Former Charcoal Barn, Newland, Ulverston, Cumbria: Archaeological Watching Brief
Following the submission of a planning application for the erection of a steel framed solid fuel store on land adjoining a former charcoal barn at Newland, Ulverston, a condition was placed by South Lakeland District Council requiring an archaeological watching brief. The watching brief monitored the excavation of six pits located immediately to the south of the former charcoal barn, each of which would hold an upright post forming the superstructure of the new building. The pits were typically 1.3m by 1.3m and between 0.5m and 1.1m in depth. A similar sequence of deposits was encountered in each pit: a surface layer of loose slate gravel, a layer of haematite-rich clay varying from 0.1m to 0.3m thick, and the natural clay geology. Only in the north-east corner was there any significant variation to this, where there was no haematite present but a thin layer of compacted gravel, perhaps bedding for a surface, and another thin deposit of dark grey clay instead. No finds were recovered during the watching brief, but based on the results of the previous watching brief it is likely that the layer of haematite relates to a store of iron ore of probably 19th century date. This to some degree fits with the documentary evidence, which shows that by the end of the 19th century, when the furnace was in its final years, it had amassed a considerable stockpile of ore.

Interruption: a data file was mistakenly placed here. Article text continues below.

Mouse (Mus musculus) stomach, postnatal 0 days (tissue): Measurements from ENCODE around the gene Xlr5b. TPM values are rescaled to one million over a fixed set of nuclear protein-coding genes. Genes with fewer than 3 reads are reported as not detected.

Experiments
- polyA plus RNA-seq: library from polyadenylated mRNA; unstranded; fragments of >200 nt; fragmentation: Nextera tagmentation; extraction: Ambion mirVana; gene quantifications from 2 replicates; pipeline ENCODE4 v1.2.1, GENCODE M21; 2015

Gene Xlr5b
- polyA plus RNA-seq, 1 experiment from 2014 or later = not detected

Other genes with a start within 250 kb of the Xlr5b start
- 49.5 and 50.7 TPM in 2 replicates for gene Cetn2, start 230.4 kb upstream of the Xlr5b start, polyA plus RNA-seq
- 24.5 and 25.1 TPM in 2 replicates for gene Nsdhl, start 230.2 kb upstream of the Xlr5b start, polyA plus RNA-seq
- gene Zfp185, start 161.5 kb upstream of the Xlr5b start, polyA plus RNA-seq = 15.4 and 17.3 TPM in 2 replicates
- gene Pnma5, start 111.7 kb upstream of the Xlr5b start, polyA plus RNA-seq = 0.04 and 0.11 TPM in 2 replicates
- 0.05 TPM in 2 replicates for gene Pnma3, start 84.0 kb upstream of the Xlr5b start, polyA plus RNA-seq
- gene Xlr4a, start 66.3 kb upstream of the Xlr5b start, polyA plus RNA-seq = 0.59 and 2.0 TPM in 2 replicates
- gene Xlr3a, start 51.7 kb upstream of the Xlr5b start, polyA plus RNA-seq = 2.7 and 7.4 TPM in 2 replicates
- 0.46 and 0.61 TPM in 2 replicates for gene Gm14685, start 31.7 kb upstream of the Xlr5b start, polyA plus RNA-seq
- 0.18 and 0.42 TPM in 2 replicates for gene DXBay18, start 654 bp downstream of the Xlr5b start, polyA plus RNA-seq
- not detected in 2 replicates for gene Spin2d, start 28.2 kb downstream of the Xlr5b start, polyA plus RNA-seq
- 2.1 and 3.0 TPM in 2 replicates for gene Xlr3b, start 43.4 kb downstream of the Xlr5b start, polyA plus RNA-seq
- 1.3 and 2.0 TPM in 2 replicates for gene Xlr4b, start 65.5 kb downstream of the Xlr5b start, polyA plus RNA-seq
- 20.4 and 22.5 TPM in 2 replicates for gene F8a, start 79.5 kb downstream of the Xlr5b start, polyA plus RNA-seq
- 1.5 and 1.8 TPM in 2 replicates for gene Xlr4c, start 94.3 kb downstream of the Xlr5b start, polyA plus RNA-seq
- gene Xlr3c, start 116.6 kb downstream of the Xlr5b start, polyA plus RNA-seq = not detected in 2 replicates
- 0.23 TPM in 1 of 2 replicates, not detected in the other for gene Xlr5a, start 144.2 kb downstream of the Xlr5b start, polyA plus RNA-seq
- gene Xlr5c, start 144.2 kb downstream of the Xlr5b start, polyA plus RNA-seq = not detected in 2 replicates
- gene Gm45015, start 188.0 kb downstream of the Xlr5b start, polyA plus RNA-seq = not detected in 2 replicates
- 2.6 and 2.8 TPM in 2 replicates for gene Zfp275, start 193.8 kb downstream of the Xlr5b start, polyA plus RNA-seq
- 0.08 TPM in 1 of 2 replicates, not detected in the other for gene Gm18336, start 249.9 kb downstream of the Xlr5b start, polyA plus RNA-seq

The full report will be made available on the Archaeology Data Service website.